By: Nadia Agha
Recently I visited an institute of radiotherapy in northern Sindh for organising an awareness-raising seminar on breast cancer. I was overwhelmed to see the place specifically made for cancer related issues where a large number of women were making their way for breast cancer detection and diagnosis, but at the same time seeing these rural women in miserable condition was an agonising experience. On one hand, there were the women suffering from breast cancer. On the other hand, there were the men, belonging to low socioeconomic status, begging the staff for the financial support for their wives’ treatment.
Generally speaking, cancer causes a great deal of stress around the patients and their families, but it becomes a fraught issue when it has to do with women and their sexuality. Pakistan is said to have the highest incidence of breast cancer occurrence in Asia. It has been stated that one in nine women is likely to suffer from it, every year about 90,000 new cases of breast cancer are reported and 40,000 women die from it. New research studies reveal that Pakistani women are more prone to having breast cancer at a younger age as compared to their counterparts in western countries. Nevertheless, there is a lack of research on how women suffering from breast cancer cope with socio-psychological effects and deal with the people who look down upon them.
The alarming statistics on breast cancer make it essential for the state to introduce well-integrated and improved programmes for raising awareness as well as countering stigma against breast cancer. Currently, there is a strong rural-urban divide when it comes to raising awareness against breast cancer; knowledge about this fatal disease is highly deficient in rural areas. Most of the activities that raise awareness are concentrated in cities or towns targeting youth in educational institutions whereas those who belong to rural areas are unaware about prevention and cure of the disease. Sadly, there is a great deal of stigma associated with breast cancer. Women in our parts of the world feel ashamed of seeking help unless it gets compulsory. This stigma may often lead to denial from the diagnosis as well. Lack of awareness and low socioeconomic status add more to the problem. Such problems worsen in rural areas where people have low levels of literacy, less exposure to media and lack of access to modern facilities to treat the disease. Also, rural Pakistani households are extremely patriarchal where all decisions of women’s lives are taken by men. Even when women want to see doctors, their access to the specialist is conditional upon the wish of their men in the family. It is unfortunate to say that the appearance of any lump is often ignored and women are only taken to the hospitals when it is too late to cure the cancer.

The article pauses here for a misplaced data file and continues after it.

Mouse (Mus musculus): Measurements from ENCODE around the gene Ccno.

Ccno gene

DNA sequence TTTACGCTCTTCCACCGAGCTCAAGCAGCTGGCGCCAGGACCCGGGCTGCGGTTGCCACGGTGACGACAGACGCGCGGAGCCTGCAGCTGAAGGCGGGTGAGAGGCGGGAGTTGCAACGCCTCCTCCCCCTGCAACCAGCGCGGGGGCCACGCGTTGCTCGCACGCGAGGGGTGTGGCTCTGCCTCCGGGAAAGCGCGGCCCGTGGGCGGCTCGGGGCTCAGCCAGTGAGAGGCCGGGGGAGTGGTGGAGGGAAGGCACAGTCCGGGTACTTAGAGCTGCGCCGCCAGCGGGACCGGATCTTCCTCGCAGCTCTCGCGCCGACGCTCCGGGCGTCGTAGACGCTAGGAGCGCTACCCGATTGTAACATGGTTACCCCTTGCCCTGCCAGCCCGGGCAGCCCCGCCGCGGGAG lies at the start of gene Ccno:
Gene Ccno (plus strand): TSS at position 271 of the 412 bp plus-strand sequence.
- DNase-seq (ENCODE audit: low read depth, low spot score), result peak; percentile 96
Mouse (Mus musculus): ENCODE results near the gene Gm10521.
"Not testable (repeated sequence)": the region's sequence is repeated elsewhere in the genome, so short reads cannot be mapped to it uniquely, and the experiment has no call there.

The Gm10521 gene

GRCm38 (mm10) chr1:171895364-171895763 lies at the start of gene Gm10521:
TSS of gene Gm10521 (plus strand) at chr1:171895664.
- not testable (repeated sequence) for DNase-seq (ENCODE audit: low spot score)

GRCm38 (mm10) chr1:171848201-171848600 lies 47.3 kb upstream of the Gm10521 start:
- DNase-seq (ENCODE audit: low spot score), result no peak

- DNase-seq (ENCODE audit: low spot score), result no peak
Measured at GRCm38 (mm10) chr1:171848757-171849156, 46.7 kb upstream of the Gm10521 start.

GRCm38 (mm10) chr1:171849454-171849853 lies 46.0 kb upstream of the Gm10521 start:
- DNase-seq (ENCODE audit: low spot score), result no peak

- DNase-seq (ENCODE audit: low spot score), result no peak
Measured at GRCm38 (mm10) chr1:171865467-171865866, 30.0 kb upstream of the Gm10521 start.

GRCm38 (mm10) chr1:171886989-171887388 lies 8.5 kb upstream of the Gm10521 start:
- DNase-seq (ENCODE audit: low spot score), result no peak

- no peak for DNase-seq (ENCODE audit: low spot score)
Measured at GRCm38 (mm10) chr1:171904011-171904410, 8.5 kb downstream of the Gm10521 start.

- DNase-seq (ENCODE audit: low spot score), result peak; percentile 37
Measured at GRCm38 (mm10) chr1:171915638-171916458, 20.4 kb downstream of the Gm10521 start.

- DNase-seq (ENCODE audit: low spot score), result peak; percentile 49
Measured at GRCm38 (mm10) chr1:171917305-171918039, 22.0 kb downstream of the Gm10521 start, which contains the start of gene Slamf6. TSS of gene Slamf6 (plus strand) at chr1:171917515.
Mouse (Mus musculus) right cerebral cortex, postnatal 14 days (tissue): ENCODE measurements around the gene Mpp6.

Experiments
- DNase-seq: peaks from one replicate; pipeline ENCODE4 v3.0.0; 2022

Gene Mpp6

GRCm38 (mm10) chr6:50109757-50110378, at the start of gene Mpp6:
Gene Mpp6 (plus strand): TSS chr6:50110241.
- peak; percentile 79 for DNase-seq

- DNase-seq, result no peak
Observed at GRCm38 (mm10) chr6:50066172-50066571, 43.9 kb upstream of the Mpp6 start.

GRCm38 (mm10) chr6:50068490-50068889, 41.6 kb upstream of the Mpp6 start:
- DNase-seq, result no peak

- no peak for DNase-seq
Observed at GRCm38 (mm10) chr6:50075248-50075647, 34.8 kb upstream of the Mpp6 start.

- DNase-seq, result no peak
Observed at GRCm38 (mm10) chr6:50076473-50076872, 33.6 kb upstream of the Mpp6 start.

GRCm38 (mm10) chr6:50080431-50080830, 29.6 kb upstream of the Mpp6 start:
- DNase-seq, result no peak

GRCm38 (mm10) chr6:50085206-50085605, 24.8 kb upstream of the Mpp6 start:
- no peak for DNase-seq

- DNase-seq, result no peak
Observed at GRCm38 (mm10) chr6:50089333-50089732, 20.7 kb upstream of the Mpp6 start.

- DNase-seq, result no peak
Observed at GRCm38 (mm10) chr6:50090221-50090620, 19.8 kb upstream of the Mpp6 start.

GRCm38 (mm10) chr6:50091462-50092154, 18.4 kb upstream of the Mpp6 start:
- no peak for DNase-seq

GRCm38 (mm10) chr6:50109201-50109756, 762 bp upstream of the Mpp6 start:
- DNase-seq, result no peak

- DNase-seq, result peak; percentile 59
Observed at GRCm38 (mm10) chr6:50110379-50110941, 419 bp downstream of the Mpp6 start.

Pakistani women can be empowered to control their health issues if they receive timely support, but unfortunately there is no awareness at family or community level in rural areas. If a woman is diagnosed with cancer, she not only has to fight against cancer but also against social attitudes around it let alone seeking psychological support on trauma of losing one or both breasts.
It has become imperative for Pakistan to develop effective practices to combat the disease. In this context, the problem of the prevalence of breast cancer needs to be dealt with taking local culture and social attitudes in consideration. Therefore, all strategies must also target rural and remote areas and involve wider audience. Breast cancer is curable with early detection which is only possible when awareness raising activities and healthcare facilities are extended to every nook and corner and involve families, in particular men.